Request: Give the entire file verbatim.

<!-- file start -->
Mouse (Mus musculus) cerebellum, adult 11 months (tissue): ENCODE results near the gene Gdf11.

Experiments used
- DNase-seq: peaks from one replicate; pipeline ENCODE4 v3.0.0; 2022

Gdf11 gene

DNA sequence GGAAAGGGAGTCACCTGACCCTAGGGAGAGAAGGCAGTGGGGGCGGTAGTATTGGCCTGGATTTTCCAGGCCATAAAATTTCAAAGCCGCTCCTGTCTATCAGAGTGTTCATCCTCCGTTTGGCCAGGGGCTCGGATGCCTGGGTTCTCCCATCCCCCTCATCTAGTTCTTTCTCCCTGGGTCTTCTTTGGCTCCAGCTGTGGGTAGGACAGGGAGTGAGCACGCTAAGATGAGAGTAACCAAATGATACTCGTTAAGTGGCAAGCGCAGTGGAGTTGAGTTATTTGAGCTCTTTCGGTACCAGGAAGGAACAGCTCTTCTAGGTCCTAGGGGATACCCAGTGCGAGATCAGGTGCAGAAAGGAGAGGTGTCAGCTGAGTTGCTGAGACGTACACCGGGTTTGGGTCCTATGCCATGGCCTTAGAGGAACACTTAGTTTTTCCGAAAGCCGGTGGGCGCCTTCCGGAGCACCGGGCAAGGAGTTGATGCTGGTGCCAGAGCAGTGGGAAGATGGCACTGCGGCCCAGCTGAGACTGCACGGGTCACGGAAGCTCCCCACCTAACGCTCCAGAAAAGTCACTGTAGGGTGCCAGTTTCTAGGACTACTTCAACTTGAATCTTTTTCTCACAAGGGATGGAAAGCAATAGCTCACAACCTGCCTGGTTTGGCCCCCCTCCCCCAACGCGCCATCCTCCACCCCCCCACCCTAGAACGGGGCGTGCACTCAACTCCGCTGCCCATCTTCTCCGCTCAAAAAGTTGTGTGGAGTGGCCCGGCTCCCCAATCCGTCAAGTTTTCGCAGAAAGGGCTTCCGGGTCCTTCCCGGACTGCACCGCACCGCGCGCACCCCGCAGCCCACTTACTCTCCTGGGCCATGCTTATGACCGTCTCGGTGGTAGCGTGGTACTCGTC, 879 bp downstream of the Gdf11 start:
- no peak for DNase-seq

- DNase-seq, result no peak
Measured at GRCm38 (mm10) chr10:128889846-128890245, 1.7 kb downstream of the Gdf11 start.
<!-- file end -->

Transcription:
Mouse (Mus musculus) cerebellum, adult 11 months (tissue): ENCODE results near the gene Gdf11.

Experiments used
- DNase-seq: peaks from one replicate; pipeline ENCODE4 v3.0.0; 2022

Gdf11 gene

DNA sequence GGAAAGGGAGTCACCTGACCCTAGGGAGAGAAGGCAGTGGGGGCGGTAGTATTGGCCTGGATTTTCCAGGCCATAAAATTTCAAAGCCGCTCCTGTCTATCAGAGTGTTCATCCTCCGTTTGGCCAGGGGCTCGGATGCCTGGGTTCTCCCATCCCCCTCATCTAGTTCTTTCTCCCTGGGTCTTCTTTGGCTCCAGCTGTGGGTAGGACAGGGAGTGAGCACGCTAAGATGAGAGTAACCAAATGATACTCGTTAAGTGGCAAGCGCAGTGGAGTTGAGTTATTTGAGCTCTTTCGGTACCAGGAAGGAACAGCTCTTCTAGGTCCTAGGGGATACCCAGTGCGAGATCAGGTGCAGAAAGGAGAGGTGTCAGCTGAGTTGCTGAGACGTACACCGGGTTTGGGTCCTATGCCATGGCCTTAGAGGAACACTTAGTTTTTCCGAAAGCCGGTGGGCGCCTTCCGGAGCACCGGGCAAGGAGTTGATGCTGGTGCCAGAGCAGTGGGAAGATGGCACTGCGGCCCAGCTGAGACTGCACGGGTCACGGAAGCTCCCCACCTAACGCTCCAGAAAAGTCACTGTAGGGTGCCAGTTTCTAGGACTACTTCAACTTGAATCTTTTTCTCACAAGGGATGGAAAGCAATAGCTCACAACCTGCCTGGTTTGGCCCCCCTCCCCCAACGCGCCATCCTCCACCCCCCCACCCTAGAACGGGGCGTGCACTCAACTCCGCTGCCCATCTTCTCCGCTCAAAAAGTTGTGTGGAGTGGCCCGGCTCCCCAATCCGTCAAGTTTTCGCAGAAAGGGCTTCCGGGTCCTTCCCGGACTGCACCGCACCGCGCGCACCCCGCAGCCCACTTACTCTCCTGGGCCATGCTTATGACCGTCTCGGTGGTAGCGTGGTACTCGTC, 879 bp downstream of the Gdf11 start:
- no peak for DNase-seq

- DNase-seq, result no peak
Measured at GRCm38 (mm10) chr10:128889846-128890245, 1.7 kb downstream of the Gdf11 start.